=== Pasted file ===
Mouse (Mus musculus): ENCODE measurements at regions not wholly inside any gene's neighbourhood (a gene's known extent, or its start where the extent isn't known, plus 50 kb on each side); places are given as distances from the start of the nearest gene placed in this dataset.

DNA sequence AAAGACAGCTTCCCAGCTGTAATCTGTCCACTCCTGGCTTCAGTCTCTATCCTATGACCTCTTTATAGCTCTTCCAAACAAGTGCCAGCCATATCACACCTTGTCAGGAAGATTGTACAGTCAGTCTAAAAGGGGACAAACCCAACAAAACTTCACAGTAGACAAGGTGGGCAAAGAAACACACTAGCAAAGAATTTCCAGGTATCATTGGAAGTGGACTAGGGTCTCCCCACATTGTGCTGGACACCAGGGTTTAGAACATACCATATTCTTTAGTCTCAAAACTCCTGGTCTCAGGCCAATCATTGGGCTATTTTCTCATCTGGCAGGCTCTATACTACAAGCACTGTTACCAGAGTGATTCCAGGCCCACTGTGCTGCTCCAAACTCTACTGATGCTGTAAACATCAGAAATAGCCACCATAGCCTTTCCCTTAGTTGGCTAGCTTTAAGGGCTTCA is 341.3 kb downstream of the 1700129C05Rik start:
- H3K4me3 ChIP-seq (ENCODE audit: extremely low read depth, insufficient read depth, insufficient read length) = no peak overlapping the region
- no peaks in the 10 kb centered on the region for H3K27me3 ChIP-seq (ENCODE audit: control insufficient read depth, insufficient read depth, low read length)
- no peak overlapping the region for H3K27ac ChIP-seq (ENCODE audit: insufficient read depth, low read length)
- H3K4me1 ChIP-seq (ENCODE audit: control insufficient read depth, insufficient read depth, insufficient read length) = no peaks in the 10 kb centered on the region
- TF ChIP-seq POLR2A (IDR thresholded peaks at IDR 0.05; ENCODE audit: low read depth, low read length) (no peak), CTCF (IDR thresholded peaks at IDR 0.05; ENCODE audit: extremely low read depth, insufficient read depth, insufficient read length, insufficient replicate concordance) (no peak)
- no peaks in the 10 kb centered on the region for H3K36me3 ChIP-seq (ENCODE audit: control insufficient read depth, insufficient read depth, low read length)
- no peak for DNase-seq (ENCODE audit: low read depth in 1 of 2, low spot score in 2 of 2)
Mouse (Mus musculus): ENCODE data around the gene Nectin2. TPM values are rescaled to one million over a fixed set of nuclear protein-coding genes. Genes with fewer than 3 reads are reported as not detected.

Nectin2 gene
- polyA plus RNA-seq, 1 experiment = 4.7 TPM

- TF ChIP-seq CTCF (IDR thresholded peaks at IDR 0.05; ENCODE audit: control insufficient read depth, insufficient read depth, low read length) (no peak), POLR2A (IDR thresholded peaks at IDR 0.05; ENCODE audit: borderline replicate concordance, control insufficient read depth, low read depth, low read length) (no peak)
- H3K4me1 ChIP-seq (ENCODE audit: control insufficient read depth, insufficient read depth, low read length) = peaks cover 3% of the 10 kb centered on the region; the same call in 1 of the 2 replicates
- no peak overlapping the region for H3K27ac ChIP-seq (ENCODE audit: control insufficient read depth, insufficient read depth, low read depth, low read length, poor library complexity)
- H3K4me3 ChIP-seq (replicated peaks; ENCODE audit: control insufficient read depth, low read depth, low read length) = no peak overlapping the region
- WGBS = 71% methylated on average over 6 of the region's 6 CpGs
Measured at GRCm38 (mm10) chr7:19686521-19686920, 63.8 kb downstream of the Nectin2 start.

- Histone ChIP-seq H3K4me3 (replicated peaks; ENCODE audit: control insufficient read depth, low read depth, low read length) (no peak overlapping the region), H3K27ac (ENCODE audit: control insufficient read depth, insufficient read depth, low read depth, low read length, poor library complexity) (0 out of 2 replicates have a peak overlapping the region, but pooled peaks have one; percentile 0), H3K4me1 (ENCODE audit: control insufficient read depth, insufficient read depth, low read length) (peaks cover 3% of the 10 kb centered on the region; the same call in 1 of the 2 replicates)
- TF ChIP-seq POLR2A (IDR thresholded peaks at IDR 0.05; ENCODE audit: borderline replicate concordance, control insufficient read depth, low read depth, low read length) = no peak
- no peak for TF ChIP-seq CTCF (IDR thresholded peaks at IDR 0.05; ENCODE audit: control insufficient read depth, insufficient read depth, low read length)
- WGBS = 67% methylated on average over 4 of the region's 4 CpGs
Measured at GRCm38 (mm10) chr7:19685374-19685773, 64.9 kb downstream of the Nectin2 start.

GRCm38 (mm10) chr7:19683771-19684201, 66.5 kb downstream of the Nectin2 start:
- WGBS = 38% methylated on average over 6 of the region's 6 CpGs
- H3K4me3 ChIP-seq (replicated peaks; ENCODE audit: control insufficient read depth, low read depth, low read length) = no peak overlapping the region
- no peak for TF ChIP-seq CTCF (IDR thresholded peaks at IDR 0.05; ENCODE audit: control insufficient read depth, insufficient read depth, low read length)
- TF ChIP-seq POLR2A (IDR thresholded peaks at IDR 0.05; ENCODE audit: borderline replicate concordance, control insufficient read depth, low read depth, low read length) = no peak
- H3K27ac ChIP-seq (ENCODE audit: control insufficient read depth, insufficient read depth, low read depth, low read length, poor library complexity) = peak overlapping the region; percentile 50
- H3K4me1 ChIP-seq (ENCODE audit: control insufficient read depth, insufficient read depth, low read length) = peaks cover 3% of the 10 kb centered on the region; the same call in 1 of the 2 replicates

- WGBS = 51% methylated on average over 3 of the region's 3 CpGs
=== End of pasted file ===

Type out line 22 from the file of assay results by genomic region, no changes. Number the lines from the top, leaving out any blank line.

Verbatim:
- WGBS = 67% methylated on average over 4 of the region's 4 CpGs